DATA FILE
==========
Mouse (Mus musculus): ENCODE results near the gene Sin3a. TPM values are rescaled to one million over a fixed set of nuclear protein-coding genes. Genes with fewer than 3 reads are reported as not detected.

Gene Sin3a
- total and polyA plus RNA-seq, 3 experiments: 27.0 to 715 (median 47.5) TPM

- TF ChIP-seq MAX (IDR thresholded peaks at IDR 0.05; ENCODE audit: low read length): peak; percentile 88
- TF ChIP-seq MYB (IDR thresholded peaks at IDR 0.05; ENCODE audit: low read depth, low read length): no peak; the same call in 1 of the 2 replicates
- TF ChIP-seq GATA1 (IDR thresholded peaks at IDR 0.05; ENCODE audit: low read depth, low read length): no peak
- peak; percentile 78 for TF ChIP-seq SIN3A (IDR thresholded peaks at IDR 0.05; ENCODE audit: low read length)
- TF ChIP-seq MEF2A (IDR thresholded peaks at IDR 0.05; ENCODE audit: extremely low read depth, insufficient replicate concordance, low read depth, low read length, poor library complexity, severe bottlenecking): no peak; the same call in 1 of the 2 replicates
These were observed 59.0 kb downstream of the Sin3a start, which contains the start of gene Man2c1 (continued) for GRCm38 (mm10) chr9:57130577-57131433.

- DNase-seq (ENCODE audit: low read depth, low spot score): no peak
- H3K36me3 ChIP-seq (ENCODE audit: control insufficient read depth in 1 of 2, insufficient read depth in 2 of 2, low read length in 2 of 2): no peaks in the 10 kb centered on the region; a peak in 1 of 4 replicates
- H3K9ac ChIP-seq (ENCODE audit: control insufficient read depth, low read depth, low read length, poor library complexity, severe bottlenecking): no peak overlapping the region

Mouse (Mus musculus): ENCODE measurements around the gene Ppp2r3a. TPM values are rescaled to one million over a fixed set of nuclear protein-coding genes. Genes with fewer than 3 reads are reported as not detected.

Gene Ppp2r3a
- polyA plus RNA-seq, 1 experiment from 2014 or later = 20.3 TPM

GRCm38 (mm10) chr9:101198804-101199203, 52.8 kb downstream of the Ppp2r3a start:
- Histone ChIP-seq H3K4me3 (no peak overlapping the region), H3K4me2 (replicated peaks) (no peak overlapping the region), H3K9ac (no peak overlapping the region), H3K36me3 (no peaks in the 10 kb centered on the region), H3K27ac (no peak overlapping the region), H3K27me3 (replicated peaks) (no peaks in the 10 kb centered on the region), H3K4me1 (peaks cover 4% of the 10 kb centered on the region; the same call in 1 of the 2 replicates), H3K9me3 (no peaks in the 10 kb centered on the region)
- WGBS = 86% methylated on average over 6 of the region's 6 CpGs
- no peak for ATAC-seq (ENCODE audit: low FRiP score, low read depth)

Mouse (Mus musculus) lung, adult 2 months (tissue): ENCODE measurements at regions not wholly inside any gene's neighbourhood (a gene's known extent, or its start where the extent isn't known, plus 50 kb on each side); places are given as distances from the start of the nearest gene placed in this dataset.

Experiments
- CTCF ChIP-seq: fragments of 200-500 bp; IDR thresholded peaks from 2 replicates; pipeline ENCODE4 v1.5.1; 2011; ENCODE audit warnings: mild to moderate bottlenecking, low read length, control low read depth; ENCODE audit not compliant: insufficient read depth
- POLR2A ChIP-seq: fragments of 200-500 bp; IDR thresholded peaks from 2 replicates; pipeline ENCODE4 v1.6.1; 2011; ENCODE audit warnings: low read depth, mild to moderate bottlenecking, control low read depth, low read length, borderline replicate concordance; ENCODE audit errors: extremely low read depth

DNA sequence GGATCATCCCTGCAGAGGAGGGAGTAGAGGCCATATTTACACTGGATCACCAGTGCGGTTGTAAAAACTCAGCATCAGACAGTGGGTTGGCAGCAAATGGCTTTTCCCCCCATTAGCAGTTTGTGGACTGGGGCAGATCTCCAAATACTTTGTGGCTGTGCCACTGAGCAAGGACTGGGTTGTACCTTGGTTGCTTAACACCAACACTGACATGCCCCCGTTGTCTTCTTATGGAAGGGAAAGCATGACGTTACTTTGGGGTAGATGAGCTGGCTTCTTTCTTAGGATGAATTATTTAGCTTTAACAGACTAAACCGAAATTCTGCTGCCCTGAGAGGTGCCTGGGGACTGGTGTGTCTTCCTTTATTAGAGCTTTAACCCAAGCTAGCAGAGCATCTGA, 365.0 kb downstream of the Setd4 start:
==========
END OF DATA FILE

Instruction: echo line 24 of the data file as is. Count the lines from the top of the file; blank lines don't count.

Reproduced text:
DNA sequence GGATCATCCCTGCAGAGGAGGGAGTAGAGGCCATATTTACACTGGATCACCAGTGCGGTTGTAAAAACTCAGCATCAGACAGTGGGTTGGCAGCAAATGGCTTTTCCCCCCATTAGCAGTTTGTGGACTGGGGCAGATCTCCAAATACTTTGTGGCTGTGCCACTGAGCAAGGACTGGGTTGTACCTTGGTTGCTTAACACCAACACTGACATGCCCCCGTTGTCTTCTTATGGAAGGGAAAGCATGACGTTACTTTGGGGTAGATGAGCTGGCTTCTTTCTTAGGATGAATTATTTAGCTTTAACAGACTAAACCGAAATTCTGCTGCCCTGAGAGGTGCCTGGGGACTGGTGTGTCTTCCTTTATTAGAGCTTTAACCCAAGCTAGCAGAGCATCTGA, 365.0 kb downstream of the Setd4 start: